Lola: I have always naturally had an hourglass shape, and I thank my African genes for that. Until others’ opinions penetrated my mind, I had always felt comfortable with how my body had grown since puberty. Before my first period started, I was around 100 pounds and thought I was too heavy because a fellow churchgoer said so. I used to dance, so that was a way to keep fit, but once I stopped dancing, I gained a little weight, and people were quick to make comments about it. My current body shape is not exactly how I pictured it. As a kid, it was easier to maintain a balanced weight with extracurricular activities, hobbies that would keep me fit, and less responsibilities. As an adult, my body is a product of my daily life. I am aware that I am responsible for maintaining my bodily health and am currently working towards being more active. I am completely aware of my body alerting me when it wants me to “get right.” With that being said, I absolutely feel connected to every part of my body, and I am thankful for the relationship that I personally have with my body. However, I think body image is greatly affected and influenced by clothing.



Do you feel Eurocentric idealisms of what a body should look like have been generalized as the expectations for all bodies?


Amy: Most definitely! European idealisms have so many people (women especially) believing that in order to be considered beautiful, you have to be thin or lean. Many believe that thinness is an indicator of health, and that is nothing more than European indoctrination. That could not be further from the truth. Everyone is not meant to be thin.


Nisse: Yes, definitely. America has told us that we have to look a certain way to be accepted in the media and in all places that show off thin-figured bodies. And possibly all [of us] suffer from mild symptoms of body dysmorphia in some way, despite the media influencing this as somewhat of a normality.


Ricky: I absolutely believe European idealisms have controlled the perception of what all bodies should look like. An example is the misdirected concept of how Body Mass Indexes (BMI) are applied to people.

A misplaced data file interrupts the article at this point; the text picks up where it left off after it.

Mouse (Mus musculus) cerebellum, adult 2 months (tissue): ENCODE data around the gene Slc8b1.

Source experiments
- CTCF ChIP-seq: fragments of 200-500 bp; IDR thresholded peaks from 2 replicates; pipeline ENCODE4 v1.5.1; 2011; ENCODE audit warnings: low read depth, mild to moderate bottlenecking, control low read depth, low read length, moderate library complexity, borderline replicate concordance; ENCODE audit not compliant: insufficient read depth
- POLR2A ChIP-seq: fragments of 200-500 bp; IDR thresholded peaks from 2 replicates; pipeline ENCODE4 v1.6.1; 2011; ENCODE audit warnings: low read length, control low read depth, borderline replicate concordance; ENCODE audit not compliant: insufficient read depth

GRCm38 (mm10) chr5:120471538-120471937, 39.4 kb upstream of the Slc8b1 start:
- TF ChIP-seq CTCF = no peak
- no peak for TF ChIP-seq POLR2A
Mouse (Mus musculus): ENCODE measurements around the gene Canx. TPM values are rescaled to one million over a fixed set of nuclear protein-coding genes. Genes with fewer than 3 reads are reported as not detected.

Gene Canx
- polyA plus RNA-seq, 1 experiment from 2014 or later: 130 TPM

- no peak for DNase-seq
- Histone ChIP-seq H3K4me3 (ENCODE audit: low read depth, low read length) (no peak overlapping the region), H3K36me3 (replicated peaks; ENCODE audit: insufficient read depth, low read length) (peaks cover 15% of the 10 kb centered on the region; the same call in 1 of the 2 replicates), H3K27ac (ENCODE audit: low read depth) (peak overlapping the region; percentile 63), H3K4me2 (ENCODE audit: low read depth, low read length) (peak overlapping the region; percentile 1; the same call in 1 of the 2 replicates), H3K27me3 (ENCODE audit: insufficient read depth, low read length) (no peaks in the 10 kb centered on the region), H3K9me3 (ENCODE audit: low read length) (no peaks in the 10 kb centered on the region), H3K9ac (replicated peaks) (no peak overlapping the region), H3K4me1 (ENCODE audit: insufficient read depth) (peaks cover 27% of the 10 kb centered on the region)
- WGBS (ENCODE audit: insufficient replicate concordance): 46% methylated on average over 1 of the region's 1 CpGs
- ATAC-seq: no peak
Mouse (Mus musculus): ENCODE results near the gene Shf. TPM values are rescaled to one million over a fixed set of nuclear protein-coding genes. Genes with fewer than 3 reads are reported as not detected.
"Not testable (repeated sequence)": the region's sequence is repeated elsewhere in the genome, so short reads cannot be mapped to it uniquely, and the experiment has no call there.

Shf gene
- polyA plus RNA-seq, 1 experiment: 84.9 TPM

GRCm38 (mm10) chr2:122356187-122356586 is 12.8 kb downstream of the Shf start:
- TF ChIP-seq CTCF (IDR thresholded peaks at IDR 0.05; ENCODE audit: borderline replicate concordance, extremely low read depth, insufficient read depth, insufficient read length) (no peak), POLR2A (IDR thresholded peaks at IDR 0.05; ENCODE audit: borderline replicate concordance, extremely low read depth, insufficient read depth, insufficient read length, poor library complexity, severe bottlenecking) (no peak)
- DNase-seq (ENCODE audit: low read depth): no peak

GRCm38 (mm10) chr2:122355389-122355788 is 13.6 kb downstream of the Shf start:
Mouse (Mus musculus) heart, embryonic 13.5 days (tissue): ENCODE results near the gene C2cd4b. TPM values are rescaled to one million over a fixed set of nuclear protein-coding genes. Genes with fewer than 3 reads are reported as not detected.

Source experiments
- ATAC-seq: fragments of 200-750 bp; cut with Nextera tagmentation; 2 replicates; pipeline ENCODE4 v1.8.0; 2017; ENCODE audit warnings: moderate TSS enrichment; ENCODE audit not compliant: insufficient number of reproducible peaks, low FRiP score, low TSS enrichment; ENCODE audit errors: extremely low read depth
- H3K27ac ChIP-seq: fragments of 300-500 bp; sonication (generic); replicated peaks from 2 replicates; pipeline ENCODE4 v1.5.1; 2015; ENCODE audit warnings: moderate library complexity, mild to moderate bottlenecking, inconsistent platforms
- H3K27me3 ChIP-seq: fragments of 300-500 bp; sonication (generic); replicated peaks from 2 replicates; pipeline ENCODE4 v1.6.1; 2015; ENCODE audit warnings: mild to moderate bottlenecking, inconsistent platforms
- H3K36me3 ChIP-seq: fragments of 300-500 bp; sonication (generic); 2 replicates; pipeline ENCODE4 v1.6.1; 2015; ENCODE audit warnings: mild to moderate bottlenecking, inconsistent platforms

Lola: European idealism of what a body should look like has definitely generalized the expectations for all bodies, but the expectation is much harsher on women than it is on men. Women are supposed to have long slim legs, nice round butts, perky breasts, be hairless everywhere except on their heads, eyebrows, and lashes, a heart-shaped face with a sharp jaw-line, round doe eyes, slim Roman nose, and full plump lips. Oh, and I can’t forget to mention how European idealisms of body image are rooted in admiration for the youth–so it is ideal for women, primarily, to look young for as long as possible.



How has America enforced Eurocentric standards of the ideal body image while denying the acceptance of fuller, plus-sized bodies?


Amy: For a long time, there was a tremendous lack of representation for people who were plus-sized, and if they were represented, they were always stereotyped. In entertainment, plus-sized people were constantly made the butt of the joke and dehumanized. During the early 2000s, when the media pushed ultra-thin, model-type bodies, many women [as a result] went through diet fads and eating disorders trying to achieve that body image. Whenever plus-sized people go to the doctors as they are feeling sick, doctors assume their weight is the issue and suggest they should downsize to improve their health. Plus-sized people who have health issues are not given the same consideration by health professionals, which is negligent and inhumane. They are also discriminated against while seeking job opportunities and are less likely to be hired. There are still many clothing stores and brands that fail to accommodate them by including a variety of sizes in their clothing sections. Since I, myself, am not plus-sized, I cannot grasp the full extent of the discrimination they face, but I can confidently say this society systemically ostracizes plus-sized people.


Nisse: We saw these standards of body types in the media, like TV and magazines, and were programmed to believe that if we were skinny, that meant we were healthy when in reality, that is not true. You can be skinny and have bad eating habits; you can be plus-sized and have better eating habits than others. Our bodies are different; some may have fast metabolisms, whereas some may have slower metabolisms, but the stigma that all plus-sized bodies are unhealthy is what America has pointed us to. And, OH! Since I was a child, ALL THE BODIES I HAVE ALWAYS SEEN in magazines were small, petite women that were mostly white. Back then, it was extremely hard even to become a plus-sized model. Plus-sized bodies were not looked at as beautiful. They were frowned upon and disapproved of by raging critics. Taking America’s Next Top Model for example, young women who were aspiring models were eliminated each week based on their body types, appearance, photos, and how a mixture of these components had been acceptable to the model-industry look. In later seasons, they’d shown young women who had entered PHASE ONE auditions of America’s Next Top Model. Those who were cut, predominantly African-American women, were bigger girls who were rejected for that reason.